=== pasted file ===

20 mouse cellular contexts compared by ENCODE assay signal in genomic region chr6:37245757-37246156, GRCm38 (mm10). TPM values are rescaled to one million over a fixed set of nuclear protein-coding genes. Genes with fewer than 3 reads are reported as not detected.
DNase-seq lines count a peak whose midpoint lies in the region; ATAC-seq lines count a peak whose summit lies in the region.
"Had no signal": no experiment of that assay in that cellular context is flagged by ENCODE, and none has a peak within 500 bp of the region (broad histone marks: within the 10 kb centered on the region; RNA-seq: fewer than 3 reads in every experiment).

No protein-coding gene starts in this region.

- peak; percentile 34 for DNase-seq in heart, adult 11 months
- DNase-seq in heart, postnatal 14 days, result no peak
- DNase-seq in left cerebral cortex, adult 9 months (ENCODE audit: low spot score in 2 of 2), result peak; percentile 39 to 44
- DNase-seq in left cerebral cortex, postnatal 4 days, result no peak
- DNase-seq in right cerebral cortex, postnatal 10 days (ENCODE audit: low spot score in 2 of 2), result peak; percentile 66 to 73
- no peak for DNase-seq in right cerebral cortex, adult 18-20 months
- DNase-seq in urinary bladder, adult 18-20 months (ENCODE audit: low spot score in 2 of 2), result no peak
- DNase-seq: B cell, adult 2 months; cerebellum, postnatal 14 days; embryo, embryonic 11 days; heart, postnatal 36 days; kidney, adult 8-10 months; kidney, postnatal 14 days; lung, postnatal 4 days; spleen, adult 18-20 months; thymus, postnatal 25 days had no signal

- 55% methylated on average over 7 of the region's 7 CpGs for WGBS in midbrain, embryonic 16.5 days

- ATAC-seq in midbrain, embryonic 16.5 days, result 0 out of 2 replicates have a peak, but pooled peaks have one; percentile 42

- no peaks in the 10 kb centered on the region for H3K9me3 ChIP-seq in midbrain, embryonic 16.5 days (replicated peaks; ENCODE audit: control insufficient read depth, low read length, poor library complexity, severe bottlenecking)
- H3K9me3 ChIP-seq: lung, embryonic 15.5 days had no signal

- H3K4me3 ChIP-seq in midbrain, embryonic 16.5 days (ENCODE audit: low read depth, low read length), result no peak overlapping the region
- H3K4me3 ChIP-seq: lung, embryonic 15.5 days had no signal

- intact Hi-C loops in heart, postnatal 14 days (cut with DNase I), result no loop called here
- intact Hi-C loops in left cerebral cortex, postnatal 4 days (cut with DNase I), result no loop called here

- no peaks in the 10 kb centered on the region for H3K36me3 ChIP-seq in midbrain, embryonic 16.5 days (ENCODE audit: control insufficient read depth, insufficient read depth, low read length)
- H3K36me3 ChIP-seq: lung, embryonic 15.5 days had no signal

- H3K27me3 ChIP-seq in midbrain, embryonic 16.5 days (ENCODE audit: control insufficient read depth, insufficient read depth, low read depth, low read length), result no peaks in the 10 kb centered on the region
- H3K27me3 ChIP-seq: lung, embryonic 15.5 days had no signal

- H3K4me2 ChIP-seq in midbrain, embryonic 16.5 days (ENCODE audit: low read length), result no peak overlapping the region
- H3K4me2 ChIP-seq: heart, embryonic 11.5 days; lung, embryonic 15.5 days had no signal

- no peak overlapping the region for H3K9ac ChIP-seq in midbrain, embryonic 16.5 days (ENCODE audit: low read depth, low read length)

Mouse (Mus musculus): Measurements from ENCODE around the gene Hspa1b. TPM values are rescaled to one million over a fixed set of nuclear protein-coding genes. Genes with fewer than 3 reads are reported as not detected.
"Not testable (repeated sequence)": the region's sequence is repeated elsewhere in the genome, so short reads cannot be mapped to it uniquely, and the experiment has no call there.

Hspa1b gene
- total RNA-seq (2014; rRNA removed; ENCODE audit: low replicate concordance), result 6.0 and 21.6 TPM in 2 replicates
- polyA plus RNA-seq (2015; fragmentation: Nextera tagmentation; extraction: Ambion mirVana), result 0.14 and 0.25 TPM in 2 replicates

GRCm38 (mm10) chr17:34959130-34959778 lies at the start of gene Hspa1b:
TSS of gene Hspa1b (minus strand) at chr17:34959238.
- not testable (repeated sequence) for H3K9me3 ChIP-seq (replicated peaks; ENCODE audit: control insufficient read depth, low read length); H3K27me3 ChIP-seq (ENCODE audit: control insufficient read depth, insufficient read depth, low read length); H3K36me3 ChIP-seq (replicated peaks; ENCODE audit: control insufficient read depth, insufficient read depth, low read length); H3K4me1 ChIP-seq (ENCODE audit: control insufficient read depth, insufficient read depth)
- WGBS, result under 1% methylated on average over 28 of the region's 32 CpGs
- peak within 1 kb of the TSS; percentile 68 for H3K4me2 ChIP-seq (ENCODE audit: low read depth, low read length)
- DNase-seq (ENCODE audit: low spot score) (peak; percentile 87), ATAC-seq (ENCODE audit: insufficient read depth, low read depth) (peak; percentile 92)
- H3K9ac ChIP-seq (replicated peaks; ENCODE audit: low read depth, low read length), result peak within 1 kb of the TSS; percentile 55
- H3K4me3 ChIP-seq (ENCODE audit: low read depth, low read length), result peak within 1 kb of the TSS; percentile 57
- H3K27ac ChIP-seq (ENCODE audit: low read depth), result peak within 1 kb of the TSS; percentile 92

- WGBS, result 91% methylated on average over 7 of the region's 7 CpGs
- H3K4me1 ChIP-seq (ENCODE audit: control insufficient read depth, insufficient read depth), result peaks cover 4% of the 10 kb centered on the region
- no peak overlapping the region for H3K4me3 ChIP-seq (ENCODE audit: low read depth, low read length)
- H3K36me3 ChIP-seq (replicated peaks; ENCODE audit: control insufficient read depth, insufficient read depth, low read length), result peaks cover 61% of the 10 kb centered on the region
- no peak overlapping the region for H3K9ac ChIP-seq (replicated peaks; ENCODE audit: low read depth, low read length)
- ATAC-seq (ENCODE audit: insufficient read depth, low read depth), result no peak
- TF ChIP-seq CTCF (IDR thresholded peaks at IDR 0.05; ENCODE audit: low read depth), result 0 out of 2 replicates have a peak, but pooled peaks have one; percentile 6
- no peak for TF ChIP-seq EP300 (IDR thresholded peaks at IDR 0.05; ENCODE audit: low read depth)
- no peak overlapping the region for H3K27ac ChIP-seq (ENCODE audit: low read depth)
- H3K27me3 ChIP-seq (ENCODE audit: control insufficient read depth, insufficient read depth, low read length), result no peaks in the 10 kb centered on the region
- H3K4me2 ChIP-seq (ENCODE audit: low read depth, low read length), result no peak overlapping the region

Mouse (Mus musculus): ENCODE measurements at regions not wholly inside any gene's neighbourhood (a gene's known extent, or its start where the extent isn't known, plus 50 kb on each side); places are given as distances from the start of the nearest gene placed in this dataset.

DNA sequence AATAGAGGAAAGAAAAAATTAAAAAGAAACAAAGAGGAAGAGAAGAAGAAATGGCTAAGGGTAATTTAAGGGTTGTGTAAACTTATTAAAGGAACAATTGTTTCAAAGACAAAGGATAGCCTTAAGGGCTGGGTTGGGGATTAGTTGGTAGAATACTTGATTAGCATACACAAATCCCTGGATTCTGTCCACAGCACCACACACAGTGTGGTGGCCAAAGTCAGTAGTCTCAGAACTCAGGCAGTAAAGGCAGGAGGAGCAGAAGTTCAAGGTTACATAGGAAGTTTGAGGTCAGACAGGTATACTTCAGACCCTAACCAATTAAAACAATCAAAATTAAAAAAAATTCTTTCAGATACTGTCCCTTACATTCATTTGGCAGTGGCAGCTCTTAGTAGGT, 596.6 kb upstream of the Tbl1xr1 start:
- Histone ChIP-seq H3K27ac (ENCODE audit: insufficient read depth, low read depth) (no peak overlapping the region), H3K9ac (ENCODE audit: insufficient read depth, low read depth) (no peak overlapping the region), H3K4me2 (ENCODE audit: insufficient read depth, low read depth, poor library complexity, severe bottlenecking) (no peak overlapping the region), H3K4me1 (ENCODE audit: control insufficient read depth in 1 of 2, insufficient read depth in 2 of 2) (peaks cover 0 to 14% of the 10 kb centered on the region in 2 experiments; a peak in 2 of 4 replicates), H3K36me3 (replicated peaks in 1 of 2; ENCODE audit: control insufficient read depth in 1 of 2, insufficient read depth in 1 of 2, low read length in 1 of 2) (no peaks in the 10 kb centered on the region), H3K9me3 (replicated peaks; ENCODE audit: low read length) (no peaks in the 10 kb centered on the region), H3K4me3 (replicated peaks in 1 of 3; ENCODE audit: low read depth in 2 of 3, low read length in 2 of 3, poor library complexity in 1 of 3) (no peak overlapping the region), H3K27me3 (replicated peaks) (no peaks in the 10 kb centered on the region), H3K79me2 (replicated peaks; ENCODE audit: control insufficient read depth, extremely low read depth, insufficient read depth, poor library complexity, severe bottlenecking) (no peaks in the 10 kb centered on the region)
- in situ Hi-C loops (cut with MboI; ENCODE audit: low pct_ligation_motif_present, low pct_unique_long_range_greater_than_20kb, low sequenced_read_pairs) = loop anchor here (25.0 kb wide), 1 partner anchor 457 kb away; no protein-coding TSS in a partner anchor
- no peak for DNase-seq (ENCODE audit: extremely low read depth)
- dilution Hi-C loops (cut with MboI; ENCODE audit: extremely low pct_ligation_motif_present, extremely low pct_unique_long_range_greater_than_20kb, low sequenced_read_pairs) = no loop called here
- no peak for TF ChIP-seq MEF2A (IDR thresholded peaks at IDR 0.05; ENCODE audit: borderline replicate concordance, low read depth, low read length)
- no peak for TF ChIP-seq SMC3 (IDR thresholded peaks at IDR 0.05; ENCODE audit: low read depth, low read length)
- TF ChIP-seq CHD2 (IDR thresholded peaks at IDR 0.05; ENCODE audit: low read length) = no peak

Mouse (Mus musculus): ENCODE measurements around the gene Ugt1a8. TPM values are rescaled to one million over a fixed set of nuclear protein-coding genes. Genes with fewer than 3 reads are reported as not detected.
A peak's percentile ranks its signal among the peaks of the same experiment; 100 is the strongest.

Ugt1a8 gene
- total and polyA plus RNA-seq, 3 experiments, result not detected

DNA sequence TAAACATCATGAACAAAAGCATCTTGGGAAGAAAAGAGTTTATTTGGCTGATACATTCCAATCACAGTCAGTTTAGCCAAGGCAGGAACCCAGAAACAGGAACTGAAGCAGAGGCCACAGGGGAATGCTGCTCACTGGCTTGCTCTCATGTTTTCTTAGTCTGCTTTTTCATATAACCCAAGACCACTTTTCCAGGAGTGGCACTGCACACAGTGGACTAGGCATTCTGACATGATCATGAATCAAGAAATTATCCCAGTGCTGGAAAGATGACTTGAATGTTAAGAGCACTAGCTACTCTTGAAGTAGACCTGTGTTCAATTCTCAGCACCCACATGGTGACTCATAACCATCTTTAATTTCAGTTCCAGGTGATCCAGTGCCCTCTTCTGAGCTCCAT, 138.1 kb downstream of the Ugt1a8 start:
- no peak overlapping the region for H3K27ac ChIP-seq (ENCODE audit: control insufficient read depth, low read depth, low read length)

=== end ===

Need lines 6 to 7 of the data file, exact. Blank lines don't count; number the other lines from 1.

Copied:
- DNase-seq in heart, postnatal 14 days, result no peak
- DNase-seq in left cerebral cortex, adult 9 months (ENCODE audit: low spot score in 2 of 2), result peak; percentile 39 to 44